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Yowshien Kuo: Recurring Conversations with the Unknown Verge
June 2–July 2, 2021

Yowshien Kuo creates videos and paintings that manipulate the visual language of Americana, folded together with a multiplicity of art historical references, to render images that are at once remarkably precise, allegorical, flattened, and filled with movement. Recurring Conversations with the Unknown Verge presents three new video works by Kuo, which together reference Hieronymus Bosch’s complex triptych, The Garden of Earthly Delights, made at the turn of the 16th Century. The title of the exhibition is borrowed from Dante’s Inferno, while an image of Botticelli's Inferno appears in the second video, An Ongoing Divine Comedy (2021), further emphasizing Kuo’s multi-layered reference.
Original music composed and performed by Parisian.

Yowshien Kuo
Canto
2021
Single Channel Digital Video, 1:00
Edition of 3 plus 1 AP
Edition 1: 6,000 USD

The first video work, Canto (2021), adopts the word for both “section” and “song.” The video begins with a Yin-Yang intertwined with a 5-sided star, both rendered in barbed wire: a metaphor for the Asian American psychological frenzy about to ensue. A nightclub scene follows, in which strawberries fall as a substitute for the apple from the story of the Garden of Eden. The work continues with a visual discourse that marks the journey of both hard and soft power initiated by colonization.

Yowshien Kuo
An Ongoing Divine Comedy
2021
Single Channel Digital Video, 1:00
Edition of 3 plus 1 AP
Edition 1: 6,000 USD

The second work, An Ongoing Divine Comedy (2021), opens with an interpolation of Caravaggio’s The Cardsharps (c. 1594), a depiction of cheating exposed during a card game. Asian film characters are placed into the scene with expressions of comedy and fear. What follows is an imaginary visualization of mania that leads to an abandonment of self-discovery. A false deity appears, referencing both Greco-Roman mythology and the Chinese dragon, while brief apparitions of incense sticks and joss paper emphasize worship and afterlife—symbolic of envisioning false dreams. The peking duck becomes a symbol of time and transformation, which ultimately ends in a form of tragedy under the historic powers in place.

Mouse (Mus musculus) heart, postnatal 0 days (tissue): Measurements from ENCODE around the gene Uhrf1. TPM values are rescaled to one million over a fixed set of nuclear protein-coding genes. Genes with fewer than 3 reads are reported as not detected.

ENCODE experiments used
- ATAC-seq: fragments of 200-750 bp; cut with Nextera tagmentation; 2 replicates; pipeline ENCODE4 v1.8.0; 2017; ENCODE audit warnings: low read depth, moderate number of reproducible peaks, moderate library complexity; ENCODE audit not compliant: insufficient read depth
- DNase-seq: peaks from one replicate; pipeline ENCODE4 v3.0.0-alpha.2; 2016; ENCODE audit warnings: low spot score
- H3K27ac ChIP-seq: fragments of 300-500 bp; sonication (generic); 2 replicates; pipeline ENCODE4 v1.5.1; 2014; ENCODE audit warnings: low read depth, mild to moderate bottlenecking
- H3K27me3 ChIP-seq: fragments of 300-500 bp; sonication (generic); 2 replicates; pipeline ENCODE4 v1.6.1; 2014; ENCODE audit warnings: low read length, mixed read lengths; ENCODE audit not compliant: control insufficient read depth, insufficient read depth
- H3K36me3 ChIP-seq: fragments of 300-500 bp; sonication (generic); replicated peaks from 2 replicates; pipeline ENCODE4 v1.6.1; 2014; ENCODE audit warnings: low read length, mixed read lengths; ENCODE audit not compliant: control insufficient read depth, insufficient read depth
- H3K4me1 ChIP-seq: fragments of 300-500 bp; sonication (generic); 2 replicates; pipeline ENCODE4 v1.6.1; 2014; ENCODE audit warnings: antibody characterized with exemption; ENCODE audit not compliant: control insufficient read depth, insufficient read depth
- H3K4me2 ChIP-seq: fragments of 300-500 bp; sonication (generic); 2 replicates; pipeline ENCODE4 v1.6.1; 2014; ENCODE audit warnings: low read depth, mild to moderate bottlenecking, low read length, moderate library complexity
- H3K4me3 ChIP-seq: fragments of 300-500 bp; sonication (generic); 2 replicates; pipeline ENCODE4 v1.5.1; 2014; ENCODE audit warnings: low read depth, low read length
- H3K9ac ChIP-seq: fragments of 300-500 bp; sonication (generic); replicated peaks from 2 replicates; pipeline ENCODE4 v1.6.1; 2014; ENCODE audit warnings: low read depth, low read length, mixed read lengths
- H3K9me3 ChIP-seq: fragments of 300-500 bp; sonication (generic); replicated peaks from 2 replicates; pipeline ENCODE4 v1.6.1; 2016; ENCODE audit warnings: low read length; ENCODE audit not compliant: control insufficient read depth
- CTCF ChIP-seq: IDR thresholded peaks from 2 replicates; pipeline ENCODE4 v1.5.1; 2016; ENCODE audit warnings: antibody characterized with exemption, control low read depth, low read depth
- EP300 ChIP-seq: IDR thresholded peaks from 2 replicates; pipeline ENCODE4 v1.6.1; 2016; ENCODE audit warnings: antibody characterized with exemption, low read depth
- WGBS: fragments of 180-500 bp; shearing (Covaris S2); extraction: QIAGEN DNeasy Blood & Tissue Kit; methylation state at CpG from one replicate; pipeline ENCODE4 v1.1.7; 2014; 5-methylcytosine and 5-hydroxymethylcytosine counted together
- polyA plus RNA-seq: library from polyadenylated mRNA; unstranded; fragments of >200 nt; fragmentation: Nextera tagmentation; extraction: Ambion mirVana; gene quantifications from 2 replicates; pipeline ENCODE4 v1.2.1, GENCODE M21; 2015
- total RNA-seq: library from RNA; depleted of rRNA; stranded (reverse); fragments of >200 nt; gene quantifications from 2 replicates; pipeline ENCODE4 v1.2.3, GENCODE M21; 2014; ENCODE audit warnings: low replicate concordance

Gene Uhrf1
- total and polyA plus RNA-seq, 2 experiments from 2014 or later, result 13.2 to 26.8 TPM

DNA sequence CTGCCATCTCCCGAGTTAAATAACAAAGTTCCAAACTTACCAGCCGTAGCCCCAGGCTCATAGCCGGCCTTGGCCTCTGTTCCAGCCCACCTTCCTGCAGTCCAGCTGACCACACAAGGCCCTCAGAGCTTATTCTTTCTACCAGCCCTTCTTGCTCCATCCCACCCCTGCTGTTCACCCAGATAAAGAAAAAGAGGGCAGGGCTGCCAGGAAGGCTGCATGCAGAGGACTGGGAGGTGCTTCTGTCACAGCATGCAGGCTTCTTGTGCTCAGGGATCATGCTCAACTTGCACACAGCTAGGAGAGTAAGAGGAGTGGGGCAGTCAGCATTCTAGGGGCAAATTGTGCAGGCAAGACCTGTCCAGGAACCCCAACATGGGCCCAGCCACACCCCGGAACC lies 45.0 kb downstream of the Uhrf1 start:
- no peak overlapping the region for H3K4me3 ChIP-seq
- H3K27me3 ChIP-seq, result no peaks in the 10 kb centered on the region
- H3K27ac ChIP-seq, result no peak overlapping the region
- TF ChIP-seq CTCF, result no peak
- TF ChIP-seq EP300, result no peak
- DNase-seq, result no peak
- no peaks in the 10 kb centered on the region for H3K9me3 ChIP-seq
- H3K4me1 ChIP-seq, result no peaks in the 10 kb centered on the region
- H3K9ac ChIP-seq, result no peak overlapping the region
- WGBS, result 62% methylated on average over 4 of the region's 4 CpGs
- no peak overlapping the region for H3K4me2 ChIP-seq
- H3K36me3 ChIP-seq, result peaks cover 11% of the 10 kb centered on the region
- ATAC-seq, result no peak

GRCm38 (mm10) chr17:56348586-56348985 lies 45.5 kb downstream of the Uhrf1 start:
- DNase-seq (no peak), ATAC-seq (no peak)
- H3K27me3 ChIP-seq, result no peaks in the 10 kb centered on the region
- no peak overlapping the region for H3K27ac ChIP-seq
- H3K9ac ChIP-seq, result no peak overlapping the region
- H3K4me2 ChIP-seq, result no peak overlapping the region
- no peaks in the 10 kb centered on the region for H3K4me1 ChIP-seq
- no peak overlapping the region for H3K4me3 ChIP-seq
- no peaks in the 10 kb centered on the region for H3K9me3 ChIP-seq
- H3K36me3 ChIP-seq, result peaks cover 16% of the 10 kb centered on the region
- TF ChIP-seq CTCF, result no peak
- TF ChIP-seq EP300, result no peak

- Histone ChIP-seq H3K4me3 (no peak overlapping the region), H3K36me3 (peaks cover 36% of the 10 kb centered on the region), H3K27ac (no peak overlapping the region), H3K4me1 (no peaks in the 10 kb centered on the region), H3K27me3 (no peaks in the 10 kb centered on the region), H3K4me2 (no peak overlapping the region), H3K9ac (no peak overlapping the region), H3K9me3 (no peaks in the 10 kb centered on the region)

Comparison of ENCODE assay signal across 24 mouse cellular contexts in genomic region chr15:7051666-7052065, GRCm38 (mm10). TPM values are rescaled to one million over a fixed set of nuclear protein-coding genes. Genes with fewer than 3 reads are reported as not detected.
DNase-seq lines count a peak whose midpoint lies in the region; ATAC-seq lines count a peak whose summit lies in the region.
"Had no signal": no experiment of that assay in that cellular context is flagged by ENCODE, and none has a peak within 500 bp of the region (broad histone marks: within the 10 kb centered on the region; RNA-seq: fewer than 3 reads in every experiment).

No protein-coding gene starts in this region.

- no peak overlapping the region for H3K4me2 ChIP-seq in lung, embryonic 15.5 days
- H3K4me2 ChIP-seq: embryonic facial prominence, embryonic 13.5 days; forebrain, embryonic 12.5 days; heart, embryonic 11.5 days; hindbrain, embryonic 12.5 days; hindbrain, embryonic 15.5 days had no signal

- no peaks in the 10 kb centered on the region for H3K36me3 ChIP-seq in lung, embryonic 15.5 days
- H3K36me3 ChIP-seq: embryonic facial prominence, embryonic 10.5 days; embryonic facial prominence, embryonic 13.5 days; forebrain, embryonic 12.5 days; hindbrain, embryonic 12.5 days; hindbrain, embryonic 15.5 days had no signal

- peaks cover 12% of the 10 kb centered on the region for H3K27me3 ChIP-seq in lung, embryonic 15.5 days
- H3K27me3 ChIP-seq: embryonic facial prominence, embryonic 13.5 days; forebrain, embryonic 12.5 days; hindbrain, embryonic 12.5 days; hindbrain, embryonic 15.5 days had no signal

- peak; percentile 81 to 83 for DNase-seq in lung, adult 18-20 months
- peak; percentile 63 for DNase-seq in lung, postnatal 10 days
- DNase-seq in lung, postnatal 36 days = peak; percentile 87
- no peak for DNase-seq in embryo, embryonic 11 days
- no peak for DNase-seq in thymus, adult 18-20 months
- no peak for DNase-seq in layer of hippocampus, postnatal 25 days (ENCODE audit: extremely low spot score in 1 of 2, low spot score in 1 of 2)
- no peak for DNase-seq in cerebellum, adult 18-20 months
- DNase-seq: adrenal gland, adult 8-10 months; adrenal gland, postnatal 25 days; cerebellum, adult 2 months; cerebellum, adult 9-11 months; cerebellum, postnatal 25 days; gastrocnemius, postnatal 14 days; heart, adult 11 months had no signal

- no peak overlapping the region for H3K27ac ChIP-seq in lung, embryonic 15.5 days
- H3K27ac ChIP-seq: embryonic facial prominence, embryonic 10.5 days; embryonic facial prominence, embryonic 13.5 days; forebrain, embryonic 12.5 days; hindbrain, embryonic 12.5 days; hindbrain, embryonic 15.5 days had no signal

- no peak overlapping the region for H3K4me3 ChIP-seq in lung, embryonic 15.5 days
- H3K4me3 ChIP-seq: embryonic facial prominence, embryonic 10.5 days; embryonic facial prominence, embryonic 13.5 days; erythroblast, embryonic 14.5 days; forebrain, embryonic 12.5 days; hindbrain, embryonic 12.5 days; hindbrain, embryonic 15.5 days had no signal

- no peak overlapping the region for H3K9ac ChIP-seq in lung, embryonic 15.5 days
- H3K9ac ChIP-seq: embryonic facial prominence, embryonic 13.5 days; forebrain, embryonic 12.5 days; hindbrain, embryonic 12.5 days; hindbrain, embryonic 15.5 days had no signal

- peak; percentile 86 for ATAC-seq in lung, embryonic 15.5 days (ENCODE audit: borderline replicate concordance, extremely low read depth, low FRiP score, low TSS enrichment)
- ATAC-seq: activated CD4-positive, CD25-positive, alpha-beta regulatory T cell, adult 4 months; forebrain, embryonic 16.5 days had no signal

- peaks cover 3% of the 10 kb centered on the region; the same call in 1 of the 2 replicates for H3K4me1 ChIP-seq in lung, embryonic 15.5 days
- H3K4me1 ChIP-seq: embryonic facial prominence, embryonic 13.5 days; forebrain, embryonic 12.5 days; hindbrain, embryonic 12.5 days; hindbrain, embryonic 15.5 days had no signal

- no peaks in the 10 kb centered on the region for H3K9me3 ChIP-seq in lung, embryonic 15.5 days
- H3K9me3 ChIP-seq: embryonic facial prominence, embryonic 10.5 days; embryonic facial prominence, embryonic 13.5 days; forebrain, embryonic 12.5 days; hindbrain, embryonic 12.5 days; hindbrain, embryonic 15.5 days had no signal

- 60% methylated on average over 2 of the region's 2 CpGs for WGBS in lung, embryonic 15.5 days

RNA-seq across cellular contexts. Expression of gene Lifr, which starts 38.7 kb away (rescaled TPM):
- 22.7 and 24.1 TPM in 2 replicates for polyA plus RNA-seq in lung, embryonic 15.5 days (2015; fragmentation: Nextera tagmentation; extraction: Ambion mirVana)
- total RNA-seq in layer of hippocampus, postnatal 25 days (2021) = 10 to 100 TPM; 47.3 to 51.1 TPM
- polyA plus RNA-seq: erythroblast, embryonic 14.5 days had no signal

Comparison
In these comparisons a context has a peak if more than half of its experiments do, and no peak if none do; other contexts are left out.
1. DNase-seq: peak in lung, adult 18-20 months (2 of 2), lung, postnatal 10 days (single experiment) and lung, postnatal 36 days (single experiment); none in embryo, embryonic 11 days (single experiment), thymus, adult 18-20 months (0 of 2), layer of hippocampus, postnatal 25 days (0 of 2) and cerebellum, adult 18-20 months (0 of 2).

Yowshien Kuo
Heaven
2021
Single Channel Digital Video, 1:00
Edition of 3 plus 1 AP
Edition 1: 6,000 USD

The third and final part of the journey, Heaven (2021), contrasts the previous pair, emphasizing a discovery and emergence of self-empowerment. The work delivers a dream of finding solace in an American life; imagining that the “American dream” of previous generations was not for naught. In Kuo’s words: “I think of my mother and father here, the sacrifices they’ve made in giving up one world with the dream of a new one.” The work also makes reference to Ang Lee’s 2005 Neo-Western, Brokeback Mountain, based on the short fiction written by Annie Proulx for the New Yorker in 1997, as “a love story that is never fully realized…”

Yowshien Kuo (b. 1985 in St. Louis, MO) received his BFA (2011) and MFA (2014) from Fontbonne University, St. Louis. Kuo has been included in exhibitions at The Contemporary Art Museum St. Louis; The Luminary, St. Louis; Center for Creative Arts, St. Louis; The Bermuda Project, Ferguson; Julius Ceasar, Chicago; Super Dutchess Gallery, New York; and the Terrain Biennial, Enos Park. Kuo’s work was featured on the cover of New American Paintings #149 (2020).